Comment: Legislation could threaten access to telehealth

A bill to protect consumers’ health data could inadvertently undermine teleheath services.

By: Jeremy Harrison-Smith / For The Herald

My passion for fighting on behalf of patients’ rights has taken me from the halls of our state capitol in Olympia to helping diverse communities in Skagit County.

As the former executive director of the Scleroderma Foundation Northwest Chapter in Washington, I’ve seen how technology continues to evolve to help patients, provide more equitable access to care, and improve outcomes. But that could become more difficult if the Washington state Legislature passes House Bill 1155, legislation that could block technological innovation, cut access to care, and lock the door to telehealth for folks across the state. The bill has passed the House and is now under consideration in the Senate.

The recent rise of telehealth has opened doors for patients from more communities to receive world-class care. I saw it firsthand working with patients suffering from scleroderma, an autoimmune disease that causes skin inflammation and elsewhere in the body. Patients who used telehealth have more access to specialists (even being able to use doctors from out of state), as well as increased comfort and convenience for those who have mobility or pain issues. It also helps patients who may feel embarrassed to be seen often in person for their chronic condition and gives them more confidence in their appointments via telehealth. It saves money for patients who don’t have to make the trip to a clinic, allows for more frequent visits, and enables family members to be present to hear first-hand from the doctor.

Right now, from Colfax to Carnation, Washingtonians can access telemedicine as long as they have an internet connection. A rural farmer grieving a deceased relative can go online, fill out a form, and be connected with a therapist. A mother in the suburbs can make an online appointment and have their child evaluated by a specialist via video conference without leaving home. These efficiencies and conveniences safely help patients receive care, save time, and drive down costs.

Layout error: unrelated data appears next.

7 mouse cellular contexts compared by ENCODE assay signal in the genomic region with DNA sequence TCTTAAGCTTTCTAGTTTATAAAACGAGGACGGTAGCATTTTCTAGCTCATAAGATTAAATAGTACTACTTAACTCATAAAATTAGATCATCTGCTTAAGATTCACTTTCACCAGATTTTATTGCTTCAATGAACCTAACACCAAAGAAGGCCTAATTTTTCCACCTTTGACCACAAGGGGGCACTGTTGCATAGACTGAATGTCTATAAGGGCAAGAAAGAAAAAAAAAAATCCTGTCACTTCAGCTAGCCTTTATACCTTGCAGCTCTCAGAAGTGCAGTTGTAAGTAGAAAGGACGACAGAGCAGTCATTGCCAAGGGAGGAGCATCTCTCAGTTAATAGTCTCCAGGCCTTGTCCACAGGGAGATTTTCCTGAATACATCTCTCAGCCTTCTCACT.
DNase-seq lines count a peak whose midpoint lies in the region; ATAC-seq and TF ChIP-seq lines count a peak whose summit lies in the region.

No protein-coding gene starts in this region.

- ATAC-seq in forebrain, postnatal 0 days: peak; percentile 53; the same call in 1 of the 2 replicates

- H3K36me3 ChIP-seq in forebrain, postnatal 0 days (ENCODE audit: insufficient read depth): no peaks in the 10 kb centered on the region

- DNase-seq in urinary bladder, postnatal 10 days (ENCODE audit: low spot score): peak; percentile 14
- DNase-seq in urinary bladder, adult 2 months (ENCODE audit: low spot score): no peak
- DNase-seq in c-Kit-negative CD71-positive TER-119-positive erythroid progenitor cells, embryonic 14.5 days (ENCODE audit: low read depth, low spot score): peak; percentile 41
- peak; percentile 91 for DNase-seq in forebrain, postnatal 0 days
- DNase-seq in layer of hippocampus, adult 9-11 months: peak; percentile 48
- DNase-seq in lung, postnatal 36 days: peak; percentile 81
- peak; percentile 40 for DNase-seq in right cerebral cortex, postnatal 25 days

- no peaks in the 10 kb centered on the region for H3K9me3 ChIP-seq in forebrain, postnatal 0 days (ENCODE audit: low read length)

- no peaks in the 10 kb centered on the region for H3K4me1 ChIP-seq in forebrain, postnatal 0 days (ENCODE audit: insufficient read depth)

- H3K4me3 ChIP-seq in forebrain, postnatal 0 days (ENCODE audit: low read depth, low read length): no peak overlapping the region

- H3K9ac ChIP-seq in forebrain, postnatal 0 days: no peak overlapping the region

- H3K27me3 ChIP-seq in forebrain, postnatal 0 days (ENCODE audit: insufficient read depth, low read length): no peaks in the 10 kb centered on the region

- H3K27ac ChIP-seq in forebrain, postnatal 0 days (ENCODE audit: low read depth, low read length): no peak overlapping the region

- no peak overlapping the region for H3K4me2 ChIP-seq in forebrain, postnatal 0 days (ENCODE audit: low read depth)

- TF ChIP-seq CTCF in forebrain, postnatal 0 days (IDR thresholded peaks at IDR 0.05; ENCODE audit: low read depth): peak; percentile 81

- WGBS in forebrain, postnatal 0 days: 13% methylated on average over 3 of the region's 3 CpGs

If passed, HB 1155 would have unintended consequences that could undermine telehealth as we know it and make it more difficult to reach patients where they are. That rural farmer making an online therapy appointment could have to jump through burdensome hoops just to seek care. That mother could be totally unaware there are affordable and convenient telemedicine services that don’t require her to take off work for her child to be seen. Receiving quality care in this country is already hard enough. Additional red tape could make patients close their computer, hang up their phone, or exit the mobile app and forgo necessary care altogether.

The pandemic underscored a core truth that I’ve seen repeatedly throughout my career in health care: We need to remove roadblocks to care, not put them up. According to the most recent data from the Centers for Disease Control and Prevention, nearly 1 in 4 Washingtonians had a telemedicine appointment over video or phone in the previous month. This underscores how important easy access to telehealth is for the health of our community. We cannot afford to go backward and reduce access to care. Let’s not forget that the alternative to telehealth is not always in-person care; it’s often no care at all. The first step to ensuring that people can access care is the knowledge that such care exists. HB 1155 will significantly limit the ability of health care providers and groups to reach potential patients who may not know that such an option is available.

The goals of HB 1155 are commendable. Consumers should have the right to access and delete the data companies keep. And companies should be responsible stewards of that data and protect consumer privacy. But these efforts cannot come at the expense of access to care for you and your family.

In health care, precision is of the utmost importance. The difference between an inch and a centimeter can be the difference between life and death. HB 1155 is using a cleaver where a scalpel is appropriate, and Washingtonians’ access to quality care could end up on the chopping block.

Jeremy Harrison-Smith is the former executive director of the Northwest Chapter of the National Scleroderma Foundation and is a health care advocate in Washington state.

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